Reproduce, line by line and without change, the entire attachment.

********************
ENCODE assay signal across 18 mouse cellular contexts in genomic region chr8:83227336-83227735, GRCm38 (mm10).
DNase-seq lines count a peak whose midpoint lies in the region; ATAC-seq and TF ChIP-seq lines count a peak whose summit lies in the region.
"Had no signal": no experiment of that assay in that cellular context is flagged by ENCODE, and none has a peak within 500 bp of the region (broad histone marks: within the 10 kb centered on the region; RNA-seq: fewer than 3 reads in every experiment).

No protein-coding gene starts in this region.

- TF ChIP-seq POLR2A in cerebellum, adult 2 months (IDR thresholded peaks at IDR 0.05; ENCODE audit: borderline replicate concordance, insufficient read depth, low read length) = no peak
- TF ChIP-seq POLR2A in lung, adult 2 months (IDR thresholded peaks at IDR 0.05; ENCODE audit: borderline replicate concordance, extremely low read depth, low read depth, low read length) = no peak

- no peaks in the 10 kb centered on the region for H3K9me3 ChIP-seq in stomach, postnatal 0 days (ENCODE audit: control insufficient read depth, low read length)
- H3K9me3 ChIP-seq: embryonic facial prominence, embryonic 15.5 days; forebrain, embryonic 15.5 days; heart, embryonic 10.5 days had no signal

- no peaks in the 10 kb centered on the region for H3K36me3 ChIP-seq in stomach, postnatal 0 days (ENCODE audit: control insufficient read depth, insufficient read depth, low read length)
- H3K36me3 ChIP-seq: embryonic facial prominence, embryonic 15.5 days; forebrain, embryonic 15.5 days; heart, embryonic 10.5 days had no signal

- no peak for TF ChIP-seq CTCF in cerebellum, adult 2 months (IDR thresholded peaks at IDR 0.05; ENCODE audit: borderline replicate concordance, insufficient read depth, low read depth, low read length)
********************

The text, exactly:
ENCODE assay signal across 18 mouse cellular contexts in genomic region chr8:83227336-83227735, GRCm38 (mm10).
DNase-seq lines count a peak whose midpoint lies in the region; ATAC-seq and TF ChIP-seq lines count a peak whose summit lies in the region.
"Had no signal": no experiment of that assay in that cellular context is flagged by ENCODE, and none has a peak within 500 bp of the region (broad histone marks: within the 10 kb centered on the region; RNA-seq: fewer than 3 reads in every experiment).

No protein-coding gene starts in this region.

- TF ChIP-seq POLR2A in cerebellum, adult 2 months (IDR thresholded peaks at IDR 0.05; ENCODE audit: borderline replicate concordance, insufficient read depth, low read length) = no peak
- TF ChIP-seq POLR2A in lung, adult 2 months (IDR thresholded peaks at IDR 0.05; ENCODE audit: borderline replicate concordance, extremely low read depth, low read depth, low read length) = no peak

- no peaks in the 10 kb centered on the region for H3K9me3 ChIP-seq in stomach, postnatal 0 days (ENCODE audit: control insufficient read depth, low read length)
- H3K9me3 ChIP-seq: embryonic facial prominence, embryonic 15.5 days; forebrain, embryonic 15.5 days; heart, embryonic 10.5 days had no signal

- no peaks in the 10 kb centered on the region for H3K36me3 ChIP-seq in stomach, postnatal 0 days (ENCODE audit: control insufficient read depth, insufficient read depth, low read length)
- H3K36me3 ChIP-seq: embryonic facial prominence, embryonic 15.5 days; forebrain, embryonic 15.5 days; heart, embryonic 10.5 days had no signal

- no peak for TF ChIP-seq CTCF in cerebellum, adult 2 months (IDR thresholded peaks at IDR 0.05; ENCODE audit: borderline replicate concordance, insufficient read depth, low read depth, low read length)